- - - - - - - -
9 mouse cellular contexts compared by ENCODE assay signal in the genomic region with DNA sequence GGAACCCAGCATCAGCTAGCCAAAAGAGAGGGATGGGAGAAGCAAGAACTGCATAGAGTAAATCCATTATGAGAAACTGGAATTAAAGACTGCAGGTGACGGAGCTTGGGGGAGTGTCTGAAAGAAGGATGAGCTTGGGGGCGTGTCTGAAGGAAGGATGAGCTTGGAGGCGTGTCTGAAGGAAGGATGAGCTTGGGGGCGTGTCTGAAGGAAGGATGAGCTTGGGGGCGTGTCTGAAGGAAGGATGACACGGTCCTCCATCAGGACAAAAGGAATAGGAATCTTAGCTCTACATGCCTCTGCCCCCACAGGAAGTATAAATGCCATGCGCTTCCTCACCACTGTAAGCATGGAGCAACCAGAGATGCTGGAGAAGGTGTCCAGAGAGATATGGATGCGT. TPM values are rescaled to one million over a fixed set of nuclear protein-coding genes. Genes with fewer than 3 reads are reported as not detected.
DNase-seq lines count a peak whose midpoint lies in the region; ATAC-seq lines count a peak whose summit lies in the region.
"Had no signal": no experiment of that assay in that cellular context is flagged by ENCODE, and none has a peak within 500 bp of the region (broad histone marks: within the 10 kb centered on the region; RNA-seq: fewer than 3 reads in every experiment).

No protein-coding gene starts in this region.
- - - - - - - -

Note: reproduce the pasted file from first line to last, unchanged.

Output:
9 mouse cellular contexts compared by ENCODE assay signal in the genomic region with DNA sequence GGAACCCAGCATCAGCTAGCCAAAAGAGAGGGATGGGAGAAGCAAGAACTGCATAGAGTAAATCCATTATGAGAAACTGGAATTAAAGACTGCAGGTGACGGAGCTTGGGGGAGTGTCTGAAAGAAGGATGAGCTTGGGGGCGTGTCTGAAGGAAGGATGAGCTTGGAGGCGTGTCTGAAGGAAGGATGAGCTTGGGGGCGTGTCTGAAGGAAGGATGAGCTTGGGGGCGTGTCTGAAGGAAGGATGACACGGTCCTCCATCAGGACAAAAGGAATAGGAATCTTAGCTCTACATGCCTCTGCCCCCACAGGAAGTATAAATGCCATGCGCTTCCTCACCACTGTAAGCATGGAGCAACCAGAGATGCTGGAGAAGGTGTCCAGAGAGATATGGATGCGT. TPM values are rescaled to one million over a fixed set of nuclear protein-coding genes. Genes with fewer than 3 reads are reported as not detected.
DNase-seq lines count a peak whose midpoint lies in the region; ATAC-seq lines count a peak whose summit lies in the region.
"Had no signal": no experiment of that assay in that cellular context is flagged by ENCODE, and none has a peak within 500 bp of the region (broad histone marks: within the 10 kb centered on the region; RNA-seq: fewer than 3 reads in every experiment).

No protein-coding gene starts in this region.